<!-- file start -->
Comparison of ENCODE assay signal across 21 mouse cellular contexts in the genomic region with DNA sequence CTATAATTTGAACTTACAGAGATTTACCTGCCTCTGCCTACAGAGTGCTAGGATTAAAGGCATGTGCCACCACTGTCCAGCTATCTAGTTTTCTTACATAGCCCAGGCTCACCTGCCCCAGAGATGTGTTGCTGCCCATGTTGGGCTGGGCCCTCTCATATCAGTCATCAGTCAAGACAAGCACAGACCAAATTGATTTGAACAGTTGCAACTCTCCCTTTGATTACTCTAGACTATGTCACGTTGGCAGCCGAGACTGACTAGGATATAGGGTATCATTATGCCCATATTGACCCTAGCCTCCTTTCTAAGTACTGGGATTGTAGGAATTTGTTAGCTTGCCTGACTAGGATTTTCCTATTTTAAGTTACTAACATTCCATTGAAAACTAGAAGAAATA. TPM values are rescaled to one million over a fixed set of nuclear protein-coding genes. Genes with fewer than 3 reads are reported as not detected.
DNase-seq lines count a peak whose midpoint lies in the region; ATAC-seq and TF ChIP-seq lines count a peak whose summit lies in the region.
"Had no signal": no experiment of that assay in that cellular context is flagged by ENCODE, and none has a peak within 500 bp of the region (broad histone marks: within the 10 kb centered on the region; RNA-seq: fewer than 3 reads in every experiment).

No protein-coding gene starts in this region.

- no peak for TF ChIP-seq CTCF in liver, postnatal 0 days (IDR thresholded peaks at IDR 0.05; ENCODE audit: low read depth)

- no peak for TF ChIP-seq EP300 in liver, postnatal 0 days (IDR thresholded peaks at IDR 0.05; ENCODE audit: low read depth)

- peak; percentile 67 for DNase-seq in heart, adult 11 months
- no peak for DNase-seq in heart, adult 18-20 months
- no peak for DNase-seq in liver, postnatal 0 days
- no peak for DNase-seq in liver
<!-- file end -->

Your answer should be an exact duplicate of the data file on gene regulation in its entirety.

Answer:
Comparison of ENCODE assay signal across 21 mouse cellular contexts in the genomic region with DNA sequence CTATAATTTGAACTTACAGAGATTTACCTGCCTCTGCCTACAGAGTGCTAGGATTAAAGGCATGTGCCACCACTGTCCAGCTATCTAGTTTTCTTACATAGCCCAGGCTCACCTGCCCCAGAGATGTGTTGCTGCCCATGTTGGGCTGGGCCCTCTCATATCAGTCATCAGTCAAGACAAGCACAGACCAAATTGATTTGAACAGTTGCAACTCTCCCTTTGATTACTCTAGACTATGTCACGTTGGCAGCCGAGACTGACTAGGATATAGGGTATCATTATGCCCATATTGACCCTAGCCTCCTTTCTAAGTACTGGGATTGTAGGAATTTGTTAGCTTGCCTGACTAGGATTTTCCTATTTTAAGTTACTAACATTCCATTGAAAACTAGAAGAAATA. TPM values are rescaled to one million over a fixed set of nuclear protein-coding genes. Genes with fewer than 3 reads are reported as not detected.
DNase-seq lines count a peak whose midpoint lies in the region; ATAC-seq and TF ChIP-seq lines count a peak whose summit lies in the region.
"Had no signal": no experiment of that assay in that cellular context is flagged by ENCODE, and none has a peak within 500 bp of the region (broad histone marks: within the 10 kb centered on the region; RNA-seq: fewer than 3 reads in every experiment).

No protein-coding gene starts in this region.

- no peak for TF ChIP-seq CTCF in liver, postnatal 0 days (IDR thresholded peaks at IDR 0.05; ENCODE audit: low read depth)

- no peak for TF ChIP-seq EP300 in liver, postnatal 0 days (IDR thresholded peaks at IDR 0.05; ENCODE audit: low read depth)

- peak; percentile 67 for DNase-seq in heart, adult 11 months
- no peak for DNase-seq in heart, adult 18-20 months
- no peak for DNase-seq in liver, postnatal 0 days
- no peak for DNase-seq in liver